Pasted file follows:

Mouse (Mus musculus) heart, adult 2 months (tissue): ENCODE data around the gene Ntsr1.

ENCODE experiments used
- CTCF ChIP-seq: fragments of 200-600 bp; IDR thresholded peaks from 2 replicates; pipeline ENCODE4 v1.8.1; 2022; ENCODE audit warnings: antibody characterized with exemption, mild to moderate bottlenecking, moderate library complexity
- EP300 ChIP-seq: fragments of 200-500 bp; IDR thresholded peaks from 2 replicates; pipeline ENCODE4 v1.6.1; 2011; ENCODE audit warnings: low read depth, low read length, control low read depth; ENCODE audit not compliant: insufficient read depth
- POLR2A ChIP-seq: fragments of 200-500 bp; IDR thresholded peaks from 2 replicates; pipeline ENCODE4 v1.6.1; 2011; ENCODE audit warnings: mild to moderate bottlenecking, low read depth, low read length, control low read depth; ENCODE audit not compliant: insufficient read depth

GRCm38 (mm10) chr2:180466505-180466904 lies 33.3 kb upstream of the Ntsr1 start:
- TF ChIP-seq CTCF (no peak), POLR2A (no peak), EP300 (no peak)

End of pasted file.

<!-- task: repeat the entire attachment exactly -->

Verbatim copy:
Mouse (Mus musculus) heart, adult 2 months (tissue): ENCODE data around the gene Ntsr1.

ENCODE experiments used
- CTCF ChIP-seq: fragments of 200-600 bp; IDR thresholded peaks from 2 replicates; pipeline ENCODE4 v1.8.1; 2022; ENCODE audit warnings: antibody characterized with exemption, mild to moderate bottlenecking, moderate library complexity
- EP300 ChIP-seq: fragments of 200-500 bp; IDR thresholded peaks from 2 replicates; pipeline ENCODE4 v1.6.1; 2011; ENCODE audit warnings: low read depth, low read length, control low read depth; ENCODE audit not compliant: insufficient read depth
- POLR2A ChIP-seq: fragments of 200-500 bp; IDR thresholded peaks from 2 replicates; pipeline ENCODE4 v1.6.1; 2011; ENCODE audit warnings: mild to moderate bottlenecking, low read depth, low read length, control low read depth; ENCODE audit not compliant: insufficient read depth

GRCm38 (mm10) chr2:180466505-180466904 lies 33.3 kb upstream of the Ntsr1 start:
- TF ChIP-seq CTCF (no peak), POLR2A (no peak), EP300 (no peak)